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DRPS : Course Catalogue : School of Literatures, Languages and Cultures : English Literature

Undergraduate Course: Savage Laughter: Parody, Mockery and Satire, 1600-1740 (ENLI10358)

Course Outline
SchoolSchool of Literatures, Languages and Cultures CollegeCollege of Arts, Humanities and Social Sciences
Credit level (Normal year taken)SCQF Level 10 (Year 3 Undergraduate) AvailabilityAvailable to all students
SCQF Credits20 ECTS Credits10
SummaryDespite being a consistent presence in many literatures, satire has often made both writers and readers uneasy. This unease has often arisen in response to the apparent cruelty and violence of much satire, its use of mimicry and irony, and its involvement with the irrational, passionate and bodily forces of anger and laughter. Satire┬┐s history is marked by critical arguments and disagreements about how it ought to be defined, and how its power is to be understood. There have also been many attempts down the centuries to separate out healthy, useful or corrective satiric writing from damaging raillery, mockery and libel, and many have sought to purge it of its dangers while preserving the aspects or elements they consider socially or psychologically valuable. Needless to say, few of these attempts have been even briefly successful.

This course will explore some representative texts from what has often been considered a great age of satire in English, beginning with its proscription by religious authorities in the 1590s and ending with the exemplary and still potent work of Pope and Swift. It will range across different kinds of satiric writing, exploring their formal characteristics, their thematic preoccupations, and the different purposes they might serve. It will look closely at critical definitions hazarded by the writers themselves, and explore the ways in which parodic and satiric texts engage with their predecessors and peers. It will also draw on modern and contemporary critical discussions of satiric writing, and of the unruly energies and passions that it seeks both to express and to tame.
Course description Not entered
Entry Requirements (not applicable to Visiting Students)
Pre-requisites Students MUST have passed: ( Literary Studies 1A (ENLI08020) AND Literary Studies 1B (ENLI08021) OR English Literature 1 (ENLI08001) AND Scottish Literature 1 (ENLI08016)) AND ( Literary Studies 2A: English Literature in the World, 1380-1788 (ENLI08024) AND Literary Studies 2B: English Literature in the World, post-1789 (ENLI08025) OR Scottish Literature 2A (ENLI08022) AND Scottish Literature 2B (ENLI08023) OR English Literature 2 (ENLI08003) AND Scottish Literature 2 (ENLI08004))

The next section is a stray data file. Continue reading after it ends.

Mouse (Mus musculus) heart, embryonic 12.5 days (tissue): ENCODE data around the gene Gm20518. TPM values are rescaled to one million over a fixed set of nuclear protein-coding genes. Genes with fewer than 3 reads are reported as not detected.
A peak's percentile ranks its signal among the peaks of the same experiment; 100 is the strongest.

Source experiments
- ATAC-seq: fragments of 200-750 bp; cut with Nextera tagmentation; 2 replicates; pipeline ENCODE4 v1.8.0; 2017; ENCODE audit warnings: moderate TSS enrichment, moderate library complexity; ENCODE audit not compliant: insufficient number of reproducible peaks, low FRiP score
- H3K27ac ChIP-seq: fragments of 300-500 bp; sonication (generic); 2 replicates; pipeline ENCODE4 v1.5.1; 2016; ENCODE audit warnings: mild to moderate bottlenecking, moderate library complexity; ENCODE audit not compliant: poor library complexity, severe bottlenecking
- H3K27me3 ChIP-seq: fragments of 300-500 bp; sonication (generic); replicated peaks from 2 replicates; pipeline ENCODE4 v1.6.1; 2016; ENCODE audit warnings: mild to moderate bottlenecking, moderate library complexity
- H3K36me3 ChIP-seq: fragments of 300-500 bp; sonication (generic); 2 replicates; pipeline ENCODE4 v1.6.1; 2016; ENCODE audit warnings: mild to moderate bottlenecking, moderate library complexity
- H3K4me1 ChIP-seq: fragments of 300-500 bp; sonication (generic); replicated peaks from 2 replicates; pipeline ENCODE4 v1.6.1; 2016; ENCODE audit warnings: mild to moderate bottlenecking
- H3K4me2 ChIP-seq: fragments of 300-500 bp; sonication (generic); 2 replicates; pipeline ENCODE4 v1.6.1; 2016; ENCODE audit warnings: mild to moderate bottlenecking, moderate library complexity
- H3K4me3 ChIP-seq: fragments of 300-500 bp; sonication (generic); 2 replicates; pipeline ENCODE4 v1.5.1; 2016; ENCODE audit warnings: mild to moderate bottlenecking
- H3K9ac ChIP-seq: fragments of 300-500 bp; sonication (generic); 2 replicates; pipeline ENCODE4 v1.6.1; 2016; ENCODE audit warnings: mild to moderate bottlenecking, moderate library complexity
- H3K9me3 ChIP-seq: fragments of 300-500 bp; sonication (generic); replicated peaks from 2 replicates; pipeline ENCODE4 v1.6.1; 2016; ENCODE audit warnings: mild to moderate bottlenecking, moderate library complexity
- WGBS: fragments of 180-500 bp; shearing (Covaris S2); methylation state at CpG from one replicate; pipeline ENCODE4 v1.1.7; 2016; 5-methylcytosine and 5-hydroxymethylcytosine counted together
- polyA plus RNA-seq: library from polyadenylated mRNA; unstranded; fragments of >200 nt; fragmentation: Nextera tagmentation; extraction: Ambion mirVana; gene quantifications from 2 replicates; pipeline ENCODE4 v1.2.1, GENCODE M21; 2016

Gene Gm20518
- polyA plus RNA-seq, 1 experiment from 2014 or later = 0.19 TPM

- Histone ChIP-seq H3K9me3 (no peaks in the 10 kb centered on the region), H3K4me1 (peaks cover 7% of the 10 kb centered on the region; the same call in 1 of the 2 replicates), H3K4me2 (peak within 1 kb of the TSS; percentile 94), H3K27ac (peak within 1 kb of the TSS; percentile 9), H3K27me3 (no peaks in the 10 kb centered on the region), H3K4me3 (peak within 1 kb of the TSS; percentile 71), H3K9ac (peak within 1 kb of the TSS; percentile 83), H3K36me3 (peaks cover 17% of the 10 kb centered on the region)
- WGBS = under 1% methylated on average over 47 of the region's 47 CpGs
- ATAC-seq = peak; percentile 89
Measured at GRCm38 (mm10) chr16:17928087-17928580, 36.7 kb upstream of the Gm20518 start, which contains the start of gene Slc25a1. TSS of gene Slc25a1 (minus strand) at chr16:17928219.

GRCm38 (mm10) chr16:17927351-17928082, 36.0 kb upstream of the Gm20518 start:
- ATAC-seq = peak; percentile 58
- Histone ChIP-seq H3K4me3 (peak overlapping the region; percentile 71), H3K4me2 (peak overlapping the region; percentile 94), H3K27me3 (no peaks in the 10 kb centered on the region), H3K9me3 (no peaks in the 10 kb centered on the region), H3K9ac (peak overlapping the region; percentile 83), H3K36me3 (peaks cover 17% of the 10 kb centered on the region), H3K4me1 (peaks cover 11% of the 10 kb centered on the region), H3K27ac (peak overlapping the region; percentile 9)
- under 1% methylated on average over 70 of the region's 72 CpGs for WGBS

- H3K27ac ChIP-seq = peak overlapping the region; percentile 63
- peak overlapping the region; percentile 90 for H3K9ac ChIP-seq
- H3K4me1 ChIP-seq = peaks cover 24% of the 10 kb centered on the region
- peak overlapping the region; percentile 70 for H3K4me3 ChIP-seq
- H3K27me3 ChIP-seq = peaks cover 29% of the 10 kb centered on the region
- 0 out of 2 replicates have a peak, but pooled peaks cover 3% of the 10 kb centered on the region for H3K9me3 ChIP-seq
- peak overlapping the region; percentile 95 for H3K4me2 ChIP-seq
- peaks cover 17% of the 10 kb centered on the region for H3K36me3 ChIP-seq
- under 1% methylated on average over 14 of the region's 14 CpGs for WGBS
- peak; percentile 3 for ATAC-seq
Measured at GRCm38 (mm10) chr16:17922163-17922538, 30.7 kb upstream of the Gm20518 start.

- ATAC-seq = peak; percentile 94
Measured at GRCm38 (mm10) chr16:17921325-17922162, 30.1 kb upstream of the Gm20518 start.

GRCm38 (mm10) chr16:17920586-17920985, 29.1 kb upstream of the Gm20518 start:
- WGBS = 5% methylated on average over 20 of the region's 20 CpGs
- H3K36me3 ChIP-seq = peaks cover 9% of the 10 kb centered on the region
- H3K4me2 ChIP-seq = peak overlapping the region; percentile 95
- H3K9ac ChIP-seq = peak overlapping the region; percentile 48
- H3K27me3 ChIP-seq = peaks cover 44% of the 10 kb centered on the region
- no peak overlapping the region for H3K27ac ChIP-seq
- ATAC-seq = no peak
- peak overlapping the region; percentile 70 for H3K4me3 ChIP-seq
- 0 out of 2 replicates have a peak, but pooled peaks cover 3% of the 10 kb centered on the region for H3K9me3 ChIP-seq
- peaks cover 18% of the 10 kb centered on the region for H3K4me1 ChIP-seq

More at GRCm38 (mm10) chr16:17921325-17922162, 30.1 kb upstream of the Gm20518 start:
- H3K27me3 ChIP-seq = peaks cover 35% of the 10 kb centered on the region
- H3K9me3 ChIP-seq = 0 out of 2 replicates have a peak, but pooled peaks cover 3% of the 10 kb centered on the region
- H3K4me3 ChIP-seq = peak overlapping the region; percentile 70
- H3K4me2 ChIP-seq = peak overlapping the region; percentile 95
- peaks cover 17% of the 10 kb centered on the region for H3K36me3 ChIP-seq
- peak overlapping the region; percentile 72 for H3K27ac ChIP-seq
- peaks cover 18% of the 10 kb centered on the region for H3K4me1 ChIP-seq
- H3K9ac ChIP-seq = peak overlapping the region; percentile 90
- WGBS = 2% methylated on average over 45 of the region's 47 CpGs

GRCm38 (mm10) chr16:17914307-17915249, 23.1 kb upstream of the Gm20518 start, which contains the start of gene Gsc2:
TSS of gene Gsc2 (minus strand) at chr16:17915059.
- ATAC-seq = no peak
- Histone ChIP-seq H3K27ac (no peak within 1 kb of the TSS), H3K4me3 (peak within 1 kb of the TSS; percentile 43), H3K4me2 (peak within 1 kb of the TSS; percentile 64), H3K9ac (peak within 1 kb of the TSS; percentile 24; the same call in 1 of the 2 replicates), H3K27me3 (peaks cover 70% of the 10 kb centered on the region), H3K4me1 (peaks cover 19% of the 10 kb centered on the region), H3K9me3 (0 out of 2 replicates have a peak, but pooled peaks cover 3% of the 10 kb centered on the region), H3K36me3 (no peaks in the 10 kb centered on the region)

Prohibited Combinations Other requirements None
Information for Visiting Students
Pre-requisitesA MINIMUM of 4 college/university level literature courses at grade B or above (should include no more than one introductory level literature course). Related courses such as civilisation or other interdisciplinary classes, Freshman Year Seminars or composition/creative writing classes/workshops are not considered for admission to this course. Applicants should also note that, as with other popular courses, meeting the minimum does NOT guarantee admission. In making admissions decisions preference will be given to students who achieve above the minimum requirement with the typical visiting student admitted to this course having 4 literature classes at grade A.

** as numbers are limited, visiting students should contact the Visiting Student Office directly for admission to this course **
High Demand Course? Yes
Course Delivery Information
Not being delivered
Learning Outcomes
By the end of the course, students will

1) be familiar with a range of satiric works from the early modern period
2) comprehend these texts in the context of early modern critical debate around satire
3) have a good understanding of the common formal characteristics of early modern satire
4) have a good understanding of the common thematic preoccupations of early modern satire
5) be able to compare and contrast different texts and authors from the period 1600-1740
6) have a working knowledge of theoretical characterisations of satire, and of their broader conceptual presuppositions.

Reading List
Additional Information
Graduate Attributes and Skills Not entered
KeywordsSatire anger laughter poetry drama
Course organiserProf James Loxley
Tel: (0131 6)50 3610
Course secretaryMs June Cahongo
Tel: (0131 6)50 3620
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